“Go away!” screeched a hysterical voice as I entered
the small dark room. “You are not welcome here!”
“Varun dear,” I pleaded, “it’s your Uncle Praveen. I have
come all the way from Dubai only to see you, man!”
All my hopes were dashed when he replied, “I don’t care
who you are. Now clear out or allow me to leave the
I do not know how long I sat thereafter, alone in the
basket chair on the balcony. A whirlwind of emotions had
temporarily blown away my thinking. I finally looked up
when I felt a gentle hand affectionately patting my head.
It was Varun’s mother Nalini, my cousin sister who was
several years my senior.
“Relax, Pravi,” she murmured softly, wiping away my
tears, as well as her own, with the edge of her sari. “You
know something? It may be of some small comfort to
know that he has been relatively polite to you. Varun
always had a soft corner for you.”
“What has happened to our Varun, Sis?” I burst out. “He
was never like this! Though you have been telling me
about these changes in him, it is shocking nevertheless!”
“Shh! Not so loud, please!” she said, looking quickly
around to see if Varun was within earshot. “He has been
like this for more than five years now, ever since….” Her
voice trailed off as I nodded knowingly and gestured her
I closed my eyes and tried to recall the Varun I used to
know so well—the shy, handsome youth who had magic
in his fingers. Suddenly my memories came alive as I
recollected the mesmerizing beats of his Mridangam, his
fingers flying in perfect rhythm, leaving the audience in a
trance. That was over nine years ago….
* * * * * * *
The fragrance of scented sticks wafted lightly in the air
as I approached the music platform within the Ganesha
temple. I loved the music recitals in the temple, in the
evenings, after the worshippers had left and only the
music lovers remained. This day was all the more
precious as my dear nephew Varun was to play the
Mridangam, first to accompany the vocalist and then
solo. He gave a gentle smile of welcome as I took my
seat on the raised platform.
As expected, it turned out be a feast for the ears.
Though the singer was good, his effort was outclassed by
Varun’s performance. The vibrations from his Mridangam
enraptured us, sending shudders of joy down our spines.
After the program I embraced my nephew and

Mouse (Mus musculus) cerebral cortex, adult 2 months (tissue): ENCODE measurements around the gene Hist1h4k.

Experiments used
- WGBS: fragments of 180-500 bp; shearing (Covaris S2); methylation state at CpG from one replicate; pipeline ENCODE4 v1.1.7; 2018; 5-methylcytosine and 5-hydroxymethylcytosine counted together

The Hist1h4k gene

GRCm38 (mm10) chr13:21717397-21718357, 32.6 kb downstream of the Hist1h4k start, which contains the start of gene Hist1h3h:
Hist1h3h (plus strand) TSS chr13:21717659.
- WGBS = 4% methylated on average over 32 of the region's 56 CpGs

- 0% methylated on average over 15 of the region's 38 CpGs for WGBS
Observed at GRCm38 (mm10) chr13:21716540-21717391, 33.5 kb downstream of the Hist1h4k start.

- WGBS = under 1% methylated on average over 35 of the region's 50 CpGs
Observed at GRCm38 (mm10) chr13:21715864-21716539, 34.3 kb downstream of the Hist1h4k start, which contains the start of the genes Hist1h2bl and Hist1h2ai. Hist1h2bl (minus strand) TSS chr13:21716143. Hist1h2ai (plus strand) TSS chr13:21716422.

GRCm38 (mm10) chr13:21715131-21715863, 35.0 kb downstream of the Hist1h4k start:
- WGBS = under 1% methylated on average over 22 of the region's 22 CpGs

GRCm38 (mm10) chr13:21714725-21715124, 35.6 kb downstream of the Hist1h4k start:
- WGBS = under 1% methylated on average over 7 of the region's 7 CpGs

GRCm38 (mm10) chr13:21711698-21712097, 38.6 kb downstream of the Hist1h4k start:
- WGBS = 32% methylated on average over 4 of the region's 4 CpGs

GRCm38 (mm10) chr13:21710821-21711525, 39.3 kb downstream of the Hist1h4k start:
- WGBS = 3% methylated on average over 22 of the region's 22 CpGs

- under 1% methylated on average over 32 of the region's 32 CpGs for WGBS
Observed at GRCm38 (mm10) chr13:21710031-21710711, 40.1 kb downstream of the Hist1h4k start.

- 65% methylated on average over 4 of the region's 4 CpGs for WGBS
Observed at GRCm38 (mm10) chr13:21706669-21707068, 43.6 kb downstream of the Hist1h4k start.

announced, “You are a genius, Varun. You will be great
He smiled sadly and said, “What’s the use, Uncle? Mom
and Dad do not encourage me. In fact they are very much
against my participating in these events.”
“Why? What do they want?” I was surprised that they
were not proud of his talents.
He shrugged and said, “They want me to be an engineer
and go to the USA to earn pots of money.”
That piece of information didn’t surprise me very much
because I knew the present day aspirations of most
Indian parents, especially the ones from the South. It
was almost a formula: ensure an engineering or medical
graduation and pack them off to the wealthy West.
But Varun was different. He was born for music! He was
exceptionally good at playing any percussion instrument,
particularly the Mridangam. I once heard his music guru
declare, with tears of joy streaming down his face, that
he had nothing more to offer his disciple.
* * * * * * *
When I broke out of my reverie Nalini was still standing
there, looking at me with immense sadness. “We should
have listened to the voices of reason” she sobbed. “Even
you advised us to encourage his music. But we ruined his
life by insisting on his college education.”
“So why not now, Sis?” I asked.
There was a long pause and a deep sigh. “Too late. He
has totally given up on music also. From depression, he
has gone on to schizophrenia. We have tried every doctor
in and out of town.” She then wept her heart out.
I could do nothing to comfort her. The fine musical
rhythms had been stifled forever.
V.R. Shankar works as an
engineer in the steel
industry in India. He writes
poems as well as short
stories, and occasionally
contributes general interest
articles to an in-house
magazine. This is his first